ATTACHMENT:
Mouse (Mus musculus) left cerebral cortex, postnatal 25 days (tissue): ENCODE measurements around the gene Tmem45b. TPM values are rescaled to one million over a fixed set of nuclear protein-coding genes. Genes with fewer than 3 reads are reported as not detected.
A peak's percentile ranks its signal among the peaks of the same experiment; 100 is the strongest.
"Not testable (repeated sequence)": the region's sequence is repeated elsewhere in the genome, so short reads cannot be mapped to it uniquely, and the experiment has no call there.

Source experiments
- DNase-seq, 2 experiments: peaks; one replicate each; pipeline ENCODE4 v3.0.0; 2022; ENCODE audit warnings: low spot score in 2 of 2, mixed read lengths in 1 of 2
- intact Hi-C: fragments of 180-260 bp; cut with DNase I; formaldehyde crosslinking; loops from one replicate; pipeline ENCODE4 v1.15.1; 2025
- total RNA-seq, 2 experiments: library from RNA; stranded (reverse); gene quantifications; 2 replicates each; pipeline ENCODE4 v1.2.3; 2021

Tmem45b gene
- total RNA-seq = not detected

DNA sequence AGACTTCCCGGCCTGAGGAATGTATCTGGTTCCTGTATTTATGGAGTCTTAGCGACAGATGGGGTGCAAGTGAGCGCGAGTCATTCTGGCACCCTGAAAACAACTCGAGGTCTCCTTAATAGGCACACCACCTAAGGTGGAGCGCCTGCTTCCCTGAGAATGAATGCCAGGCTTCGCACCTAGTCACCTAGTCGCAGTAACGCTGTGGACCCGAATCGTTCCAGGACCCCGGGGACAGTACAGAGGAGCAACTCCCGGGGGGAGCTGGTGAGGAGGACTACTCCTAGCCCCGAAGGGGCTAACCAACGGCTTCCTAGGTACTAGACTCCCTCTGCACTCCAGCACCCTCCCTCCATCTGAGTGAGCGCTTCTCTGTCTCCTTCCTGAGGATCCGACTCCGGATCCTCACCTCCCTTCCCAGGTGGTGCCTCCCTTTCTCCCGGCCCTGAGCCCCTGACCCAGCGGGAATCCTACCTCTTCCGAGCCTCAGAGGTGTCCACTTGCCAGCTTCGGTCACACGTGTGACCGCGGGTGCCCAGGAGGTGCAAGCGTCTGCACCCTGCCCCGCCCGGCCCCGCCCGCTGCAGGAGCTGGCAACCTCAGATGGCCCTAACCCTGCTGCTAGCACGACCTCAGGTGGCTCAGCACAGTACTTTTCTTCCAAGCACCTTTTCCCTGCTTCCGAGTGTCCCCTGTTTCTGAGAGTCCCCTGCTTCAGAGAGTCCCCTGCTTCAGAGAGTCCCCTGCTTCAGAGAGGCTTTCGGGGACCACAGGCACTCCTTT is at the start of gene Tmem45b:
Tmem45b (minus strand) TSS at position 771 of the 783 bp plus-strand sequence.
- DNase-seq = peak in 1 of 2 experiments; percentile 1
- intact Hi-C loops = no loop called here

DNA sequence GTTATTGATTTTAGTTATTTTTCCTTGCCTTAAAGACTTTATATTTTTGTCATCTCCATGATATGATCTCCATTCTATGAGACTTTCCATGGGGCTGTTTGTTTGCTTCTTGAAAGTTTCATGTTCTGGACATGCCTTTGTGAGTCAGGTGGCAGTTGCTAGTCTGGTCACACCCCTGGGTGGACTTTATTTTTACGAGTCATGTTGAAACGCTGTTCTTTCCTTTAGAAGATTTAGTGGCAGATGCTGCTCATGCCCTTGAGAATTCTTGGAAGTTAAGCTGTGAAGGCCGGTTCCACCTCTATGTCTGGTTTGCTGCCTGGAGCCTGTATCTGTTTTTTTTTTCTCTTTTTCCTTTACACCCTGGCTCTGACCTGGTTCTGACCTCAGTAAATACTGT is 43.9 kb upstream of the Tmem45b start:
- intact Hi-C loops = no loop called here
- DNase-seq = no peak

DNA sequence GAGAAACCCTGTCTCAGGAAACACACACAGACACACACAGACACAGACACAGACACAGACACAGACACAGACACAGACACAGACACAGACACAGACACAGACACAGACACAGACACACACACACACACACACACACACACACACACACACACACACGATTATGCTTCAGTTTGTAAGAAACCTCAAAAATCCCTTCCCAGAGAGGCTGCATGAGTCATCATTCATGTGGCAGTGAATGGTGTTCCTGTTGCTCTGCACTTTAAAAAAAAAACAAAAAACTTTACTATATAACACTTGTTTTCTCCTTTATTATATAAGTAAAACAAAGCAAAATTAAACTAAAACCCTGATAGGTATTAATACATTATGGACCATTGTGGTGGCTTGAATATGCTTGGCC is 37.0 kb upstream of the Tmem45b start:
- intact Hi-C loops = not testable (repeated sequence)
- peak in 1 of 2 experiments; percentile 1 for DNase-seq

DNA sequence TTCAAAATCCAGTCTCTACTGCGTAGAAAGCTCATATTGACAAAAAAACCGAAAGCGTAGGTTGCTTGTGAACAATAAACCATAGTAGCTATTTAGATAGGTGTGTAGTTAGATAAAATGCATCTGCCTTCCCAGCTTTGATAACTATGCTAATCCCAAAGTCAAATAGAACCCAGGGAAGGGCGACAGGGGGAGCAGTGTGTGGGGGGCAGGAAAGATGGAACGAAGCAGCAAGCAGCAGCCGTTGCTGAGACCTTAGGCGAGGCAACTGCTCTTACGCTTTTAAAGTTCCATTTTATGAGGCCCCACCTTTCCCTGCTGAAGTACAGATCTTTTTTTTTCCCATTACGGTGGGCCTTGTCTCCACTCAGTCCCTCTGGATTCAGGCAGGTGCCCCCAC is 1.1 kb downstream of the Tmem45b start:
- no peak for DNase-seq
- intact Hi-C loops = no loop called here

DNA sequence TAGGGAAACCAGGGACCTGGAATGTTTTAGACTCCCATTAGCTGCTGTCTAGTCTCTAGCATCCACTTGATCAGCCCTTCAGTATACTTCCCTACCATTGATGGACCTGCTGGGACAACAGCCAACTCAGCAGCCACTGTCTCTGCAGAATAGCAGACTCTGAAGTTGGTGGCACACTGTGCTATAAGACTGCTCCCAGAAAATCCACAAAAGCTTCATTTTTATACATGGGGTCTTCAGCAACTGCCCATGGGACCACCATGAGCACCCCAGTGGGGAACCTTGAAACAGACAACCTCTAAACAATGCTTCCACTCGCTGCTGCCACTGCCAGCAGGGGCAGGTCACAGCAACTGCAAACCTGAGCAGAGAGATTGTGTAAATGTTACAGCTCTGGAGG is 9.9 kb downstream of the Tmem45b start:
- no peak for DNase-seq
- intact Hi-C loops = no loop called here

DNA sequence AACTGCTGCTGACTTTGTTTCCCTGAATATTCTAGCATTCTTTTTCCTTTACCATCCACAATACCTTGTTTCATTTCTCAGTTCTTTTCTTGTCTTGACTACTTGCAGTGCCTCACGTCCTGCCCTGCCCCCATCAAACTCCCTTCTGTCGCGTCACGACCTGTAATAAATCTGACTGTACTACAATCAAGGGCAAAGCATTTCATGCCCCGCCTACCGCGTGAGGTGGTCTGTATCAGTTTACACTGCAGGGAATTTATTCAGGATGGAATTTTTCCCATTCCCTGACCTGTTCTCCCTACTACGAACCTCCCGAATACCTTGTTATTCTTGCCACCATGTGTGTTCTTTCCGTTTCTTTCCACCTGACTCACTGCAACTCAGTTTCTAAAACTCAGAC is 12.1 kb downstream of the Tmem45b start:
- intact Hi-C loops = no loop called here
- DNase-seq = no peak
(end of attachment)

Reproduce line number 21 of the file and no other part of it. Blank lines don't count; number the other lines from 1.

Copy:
- no peak for DNase-seq